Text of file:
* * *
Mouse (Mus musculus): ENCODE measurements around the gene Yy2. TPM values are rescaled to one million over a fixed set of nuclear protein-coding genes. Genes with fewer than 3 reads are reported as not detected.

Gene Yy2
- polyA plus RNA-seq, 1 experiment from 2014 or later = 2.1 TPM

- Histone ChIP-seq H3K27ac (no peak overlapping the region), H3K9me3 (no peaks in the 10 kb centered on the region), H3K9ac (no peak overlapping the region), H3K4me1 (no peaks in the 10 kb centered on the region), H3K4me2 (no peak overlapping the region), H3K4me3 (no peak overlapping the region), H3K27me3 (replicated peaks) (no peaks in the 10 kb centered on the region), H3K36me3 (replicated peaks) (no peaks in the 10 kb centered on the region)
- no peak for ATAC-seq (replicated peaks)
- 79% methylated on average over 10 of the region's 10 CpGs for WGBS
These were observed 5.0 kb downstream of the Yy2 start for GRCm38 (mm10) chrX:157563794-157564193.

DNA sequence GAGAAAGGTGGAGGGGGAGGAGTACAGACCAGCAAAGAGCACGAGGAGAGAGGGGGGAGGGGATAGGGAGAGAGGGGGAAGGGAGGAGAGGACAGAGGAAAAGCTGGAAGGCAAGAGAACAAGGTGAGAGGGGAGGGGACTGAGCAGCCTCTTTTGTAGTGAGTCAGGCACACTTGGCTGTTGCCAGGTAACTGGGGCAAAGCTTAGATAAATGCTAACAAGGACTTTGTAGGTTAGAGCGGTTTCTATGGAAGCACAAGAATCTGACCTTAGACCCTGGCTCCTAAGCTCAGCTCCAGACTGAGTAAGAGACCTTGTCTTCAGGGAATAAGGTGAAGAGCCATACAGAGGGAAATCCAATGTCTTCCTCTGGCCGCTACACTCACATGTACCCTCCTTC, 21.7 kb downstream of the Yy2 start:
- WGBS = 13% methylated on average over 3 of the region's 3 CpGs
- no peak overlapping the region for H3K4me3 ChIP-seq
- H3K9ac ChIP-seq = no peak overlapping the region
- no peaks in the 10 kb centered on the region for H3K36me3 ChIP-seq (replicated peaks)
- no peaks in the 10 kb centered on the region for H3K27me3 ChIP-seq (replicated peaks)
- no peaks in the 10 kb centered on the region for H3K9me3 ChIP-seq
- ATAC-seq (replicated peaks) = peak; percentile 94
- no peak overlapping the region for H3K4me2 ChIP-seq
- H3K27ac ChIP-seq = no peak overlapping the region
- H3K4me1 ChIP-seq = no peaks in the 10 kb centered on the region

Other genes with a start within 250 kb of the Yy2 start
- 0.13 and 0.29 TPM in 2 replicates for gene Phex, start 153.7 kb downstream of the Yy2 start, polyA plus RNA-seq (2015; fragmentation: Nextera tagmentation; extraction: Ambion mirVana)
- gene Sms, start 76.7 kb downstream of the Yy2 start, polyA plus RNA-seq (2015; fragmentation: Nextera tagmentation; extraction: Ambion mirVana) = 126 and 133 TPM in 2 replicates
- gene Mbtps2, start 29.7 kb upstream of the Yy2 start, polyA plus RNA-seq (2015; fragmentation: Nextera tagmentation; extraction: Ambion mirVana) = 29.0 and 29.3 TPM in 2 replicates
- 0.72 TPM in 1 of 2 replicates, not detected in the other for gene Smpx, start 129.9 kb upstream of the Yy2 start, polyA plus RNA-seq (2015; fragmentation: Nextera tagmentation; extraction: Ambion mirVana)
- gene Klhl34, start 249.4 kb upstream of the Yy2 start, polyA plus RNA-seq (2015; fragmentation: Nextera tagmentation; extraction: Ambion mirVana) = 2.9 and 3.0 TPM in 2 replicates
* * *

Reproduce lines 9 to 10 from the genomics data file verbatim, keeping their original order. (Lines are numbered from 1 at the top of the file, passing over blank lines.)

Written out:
- WGBS = 13% methylated on average over 3 of the region's 3 CpGs
- no peak overlapping the region for H3K4me3 ChIP-seq